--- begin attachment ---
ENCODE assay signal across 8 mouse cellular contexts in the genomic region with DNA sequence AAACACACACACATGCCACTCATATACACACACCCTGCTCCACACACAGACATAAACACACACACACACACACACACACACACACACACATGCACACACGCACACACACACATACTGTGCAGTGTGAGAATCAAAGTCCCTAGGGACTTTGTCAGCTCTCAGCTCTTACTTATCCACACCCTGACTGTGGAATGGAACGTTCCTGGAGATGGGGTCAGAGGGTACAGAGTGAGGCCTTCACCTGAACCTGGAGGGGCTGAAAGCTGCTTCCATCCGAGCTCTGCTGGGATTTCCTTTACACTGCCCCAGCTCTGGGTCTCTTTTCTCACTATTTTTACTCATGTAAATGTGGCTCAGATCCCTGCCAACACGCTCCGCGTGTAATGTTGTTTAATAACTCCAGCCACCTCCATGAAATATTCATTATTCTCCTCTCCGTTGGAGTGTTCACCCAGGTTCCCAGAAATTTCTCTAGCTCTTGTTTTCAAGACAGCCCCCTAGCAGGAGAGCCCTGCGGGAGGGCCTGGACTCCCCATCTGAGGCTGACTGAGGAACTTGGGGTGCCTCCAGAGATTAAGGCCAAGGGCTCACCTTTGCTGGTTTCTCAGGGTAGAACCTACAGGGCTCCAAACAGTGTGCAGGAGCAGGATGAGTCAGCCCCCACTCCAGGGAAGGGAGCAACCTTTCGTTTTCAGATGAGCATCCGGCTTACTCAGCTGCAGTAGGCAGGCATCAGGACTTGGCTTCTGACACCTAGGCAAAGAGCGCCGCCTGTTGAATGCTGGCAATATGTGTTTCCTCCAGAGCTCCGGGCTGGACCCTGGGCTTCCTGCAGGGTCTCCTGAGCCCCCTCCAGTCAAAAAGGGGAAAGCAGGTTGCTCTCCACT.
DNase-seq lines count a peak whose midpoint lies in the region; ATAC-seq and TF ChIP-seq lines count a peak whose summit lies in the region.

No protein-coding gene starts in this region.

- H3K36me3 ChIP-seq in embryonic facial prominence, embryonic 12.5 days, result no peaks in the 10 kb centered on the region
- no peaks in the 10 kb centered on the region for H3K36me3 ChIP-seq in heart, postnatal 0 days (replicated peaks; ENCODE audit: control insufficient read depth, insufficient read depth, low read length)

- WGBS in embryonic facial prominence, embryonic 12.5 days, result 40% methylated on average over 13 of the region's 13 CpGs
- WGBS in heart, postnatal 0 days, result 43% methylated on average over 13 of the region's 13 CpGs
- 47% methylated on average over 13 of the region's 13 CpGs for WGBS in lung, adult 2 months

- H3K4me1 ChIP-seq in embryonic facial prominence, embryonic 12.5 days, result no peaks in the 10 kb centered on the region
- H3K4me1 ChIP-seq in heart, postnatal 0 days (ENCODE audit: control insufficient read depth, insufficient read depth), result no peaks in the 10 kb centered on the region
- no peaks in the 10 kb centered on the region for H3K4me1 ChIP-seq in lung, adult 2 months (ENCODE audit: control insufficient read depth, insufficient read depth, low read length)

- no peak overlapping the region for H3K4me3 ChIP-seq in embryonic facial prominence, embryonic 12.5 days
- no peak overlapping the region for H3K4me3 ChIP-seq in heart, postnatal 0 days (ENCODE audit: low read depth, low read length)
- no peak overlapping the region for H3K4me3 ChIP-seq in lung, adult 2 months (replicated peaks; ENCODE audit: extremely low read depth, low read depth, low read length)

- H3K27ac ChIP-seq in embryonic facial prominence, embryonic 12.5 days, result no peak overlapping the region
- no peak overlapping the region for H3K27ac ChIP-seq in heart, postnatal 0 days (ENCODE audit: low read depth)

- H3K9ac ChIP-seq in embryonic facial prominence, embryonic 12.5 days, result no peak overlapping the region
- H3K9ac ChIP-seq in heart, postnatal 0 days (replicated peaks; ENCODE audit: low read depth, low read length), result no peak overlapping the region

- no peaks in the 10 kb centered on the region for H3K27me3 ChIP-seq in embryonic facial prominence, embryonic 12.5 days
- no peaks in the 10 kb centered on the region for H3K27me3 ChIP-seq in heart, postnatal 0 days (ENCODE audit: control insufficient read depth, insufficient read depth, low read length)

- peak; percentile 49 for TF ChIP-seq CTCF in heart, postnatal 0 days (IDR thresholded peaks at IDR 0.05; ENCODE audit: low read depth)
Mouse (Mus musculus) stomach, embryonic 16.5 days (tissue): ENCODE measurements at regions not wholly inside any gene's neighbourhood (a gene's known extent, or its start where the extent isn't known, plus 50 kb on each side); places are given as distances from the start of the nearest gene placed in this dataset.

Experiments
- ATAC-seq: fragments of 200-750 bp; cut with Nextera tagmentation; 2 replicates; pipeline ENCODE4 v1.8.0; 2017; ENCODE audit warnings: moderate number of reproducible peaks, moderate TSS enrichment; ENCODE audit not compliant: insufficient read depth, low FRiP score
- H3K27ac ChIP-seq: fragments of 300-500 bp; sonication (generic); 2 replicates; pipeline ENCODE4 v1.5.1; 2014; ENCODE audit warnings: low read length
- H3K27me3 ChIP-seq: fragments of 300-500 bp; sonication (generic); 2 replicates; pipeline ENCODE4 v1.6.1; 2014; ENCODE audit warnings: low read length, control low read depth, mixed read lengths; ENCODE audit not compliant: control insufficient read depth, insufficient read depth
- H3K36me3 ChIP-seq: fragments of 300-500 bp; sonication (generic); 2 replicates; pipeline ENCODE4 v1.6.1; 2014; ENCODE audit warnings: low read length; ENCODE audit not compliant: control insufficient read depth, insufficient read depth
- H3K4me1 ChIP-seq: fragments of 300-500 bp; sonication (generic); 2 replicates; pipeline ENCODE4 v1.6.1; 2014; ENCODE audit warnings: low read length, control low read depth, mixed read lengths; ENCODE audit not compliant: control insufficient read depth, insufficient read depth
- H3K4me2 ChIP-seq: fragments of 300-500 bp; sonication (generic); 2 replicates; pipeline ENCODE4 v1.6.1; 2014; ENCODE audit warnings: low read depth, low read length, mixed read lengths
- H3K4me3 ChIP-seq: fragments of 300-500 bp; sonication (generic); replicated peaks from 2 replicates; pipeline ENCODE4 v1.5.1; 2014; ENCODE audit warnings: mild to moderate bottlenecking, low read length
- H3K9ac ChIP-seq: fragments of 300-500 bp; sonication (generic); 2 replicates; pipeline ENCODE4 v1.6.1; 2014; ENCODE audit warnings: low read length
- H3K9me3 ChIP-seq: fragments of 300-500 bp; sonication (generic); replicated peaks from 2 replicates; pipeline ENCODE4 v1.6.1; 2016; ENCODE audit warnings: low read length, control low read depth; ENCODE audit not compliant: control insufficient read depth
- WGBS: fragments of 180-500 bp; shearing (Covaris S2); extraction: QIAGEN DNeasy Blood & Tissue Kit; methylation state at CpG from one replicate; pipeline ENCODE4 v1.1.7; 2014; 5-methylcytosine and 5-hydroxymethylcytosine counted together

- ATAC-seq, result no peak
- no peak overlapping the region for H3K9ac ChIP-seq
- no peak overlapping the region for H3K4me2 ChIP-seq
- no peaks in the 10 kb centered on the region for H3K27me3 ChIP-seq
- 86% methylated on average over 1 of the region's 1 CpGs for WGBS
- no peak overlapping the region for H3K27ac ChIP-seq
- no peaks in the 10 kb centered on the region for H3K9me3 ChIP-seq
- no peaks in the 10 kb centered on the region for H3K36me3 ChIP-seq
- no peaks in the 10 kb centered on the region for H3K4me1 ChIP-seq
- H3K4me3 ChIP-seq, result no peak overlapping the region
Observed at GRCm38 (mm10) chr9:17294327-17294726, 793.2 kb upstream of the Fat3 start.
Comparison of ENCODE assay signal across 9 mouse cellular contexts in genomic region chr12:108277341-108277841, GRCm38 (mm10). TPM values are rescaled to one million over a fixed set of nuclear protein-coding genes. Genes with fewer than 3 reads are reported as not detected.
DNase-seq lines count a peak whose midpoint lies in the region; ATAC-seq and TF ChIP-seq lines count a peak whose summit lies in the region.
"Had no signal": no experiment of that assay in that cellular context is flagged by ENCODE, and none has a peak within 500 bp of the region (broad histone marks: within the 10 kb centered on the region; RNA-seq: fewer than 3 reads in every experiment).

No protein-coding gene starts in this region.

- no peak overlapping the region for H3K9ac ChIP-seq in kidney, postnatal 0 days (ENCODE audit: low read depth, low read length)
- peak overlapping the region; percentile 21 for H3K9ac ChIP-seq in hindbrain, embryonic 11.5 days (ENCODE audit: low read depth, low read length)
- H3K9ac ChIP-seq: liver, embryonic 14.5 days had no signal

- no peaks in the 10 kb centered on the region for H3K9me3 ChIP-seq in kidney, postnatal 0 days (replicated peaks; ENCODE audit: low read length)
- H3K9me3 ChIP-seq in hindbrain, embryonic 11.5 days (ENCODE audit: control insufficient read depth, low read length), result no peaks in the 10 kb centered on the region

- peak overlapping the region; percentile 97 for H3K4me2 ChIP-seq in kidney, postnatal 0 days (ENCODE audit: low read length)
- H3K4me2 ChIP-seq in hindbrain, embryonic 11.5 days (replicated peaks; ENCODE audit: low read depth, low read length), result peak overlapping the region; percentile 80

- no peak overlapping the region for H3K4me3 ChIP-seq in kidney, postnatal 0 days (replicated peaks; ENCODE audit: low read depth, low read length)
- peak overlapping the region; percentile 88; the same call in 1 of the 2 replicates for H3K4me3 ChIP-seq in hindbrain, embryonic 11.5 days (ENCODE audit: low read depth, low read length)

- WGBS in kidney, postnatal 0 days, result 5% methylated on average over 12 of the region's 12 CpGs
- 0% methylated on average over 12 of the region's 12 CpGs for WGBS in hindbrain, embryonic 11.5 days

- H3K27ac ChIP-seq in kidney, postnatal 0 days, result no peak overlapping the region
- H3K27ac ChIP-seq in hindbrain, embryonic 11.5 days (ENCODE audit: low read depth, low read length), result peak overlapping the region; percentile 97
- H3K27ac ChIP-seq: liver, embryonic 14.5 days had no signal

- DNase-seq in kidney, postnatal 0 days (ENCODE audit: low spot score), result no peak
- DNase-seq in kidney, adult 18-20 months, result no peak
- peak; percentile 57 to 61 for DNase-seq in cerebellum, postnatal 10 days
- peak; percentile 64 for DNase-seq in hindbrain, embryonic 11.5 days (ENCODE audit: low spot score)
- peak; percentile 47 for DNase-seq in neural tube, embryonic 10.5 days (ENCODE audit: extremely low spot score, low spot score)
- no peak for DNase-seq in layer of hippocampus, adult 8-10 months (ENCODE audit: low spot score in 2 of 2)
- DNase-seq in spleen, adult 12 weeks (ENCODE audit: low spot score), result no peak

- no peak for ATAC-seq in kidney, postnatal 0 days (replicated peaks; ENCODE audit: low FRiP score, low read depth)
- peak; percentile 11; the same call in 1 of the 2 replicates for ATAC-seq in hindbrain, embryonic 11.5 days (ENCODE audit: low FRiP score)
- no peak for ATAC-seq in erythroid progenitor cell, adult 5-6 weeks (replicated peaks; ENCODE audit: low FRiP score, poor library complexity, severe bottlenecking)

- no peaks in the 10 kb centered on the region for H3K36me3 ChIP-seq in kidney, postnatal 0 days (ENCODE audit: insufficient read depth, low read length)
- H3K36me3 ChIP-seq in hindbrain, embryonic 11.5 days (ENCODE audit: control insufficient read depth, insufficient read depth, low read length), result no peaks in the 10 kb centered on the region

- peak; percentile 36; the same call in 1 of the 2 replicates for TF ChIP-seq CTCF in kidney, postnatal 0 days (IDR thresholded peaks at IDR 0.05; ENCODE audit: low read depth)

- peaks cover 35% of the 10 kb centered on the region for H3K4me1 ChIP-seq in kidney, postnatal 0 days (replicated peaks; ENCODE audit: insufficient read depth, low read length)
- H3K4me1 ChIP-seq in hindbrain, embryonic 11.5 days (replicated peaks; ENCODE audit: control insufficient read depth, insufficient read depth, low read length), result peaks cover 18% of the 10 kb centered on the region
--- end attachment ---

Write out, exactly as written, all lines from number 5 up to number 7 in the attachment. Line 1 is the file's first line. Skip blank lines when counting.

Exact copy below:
- no peaks in the 10 kb centered on the region for H3K36me3 ChIP-seq in heart, postnatal 0 days (replicated peaks; ENCODE audit: control insufficient read depth, insufficient read depth, low read length)

- WGBS in embryonic facial prominence, embryonic 12.5 days, result 40% methylated on average over 13 of the region's 13 CpGs
- WGBS in heart, postnatal 0 days, result 43% methylated on average over 13 of the region's 13 CpGs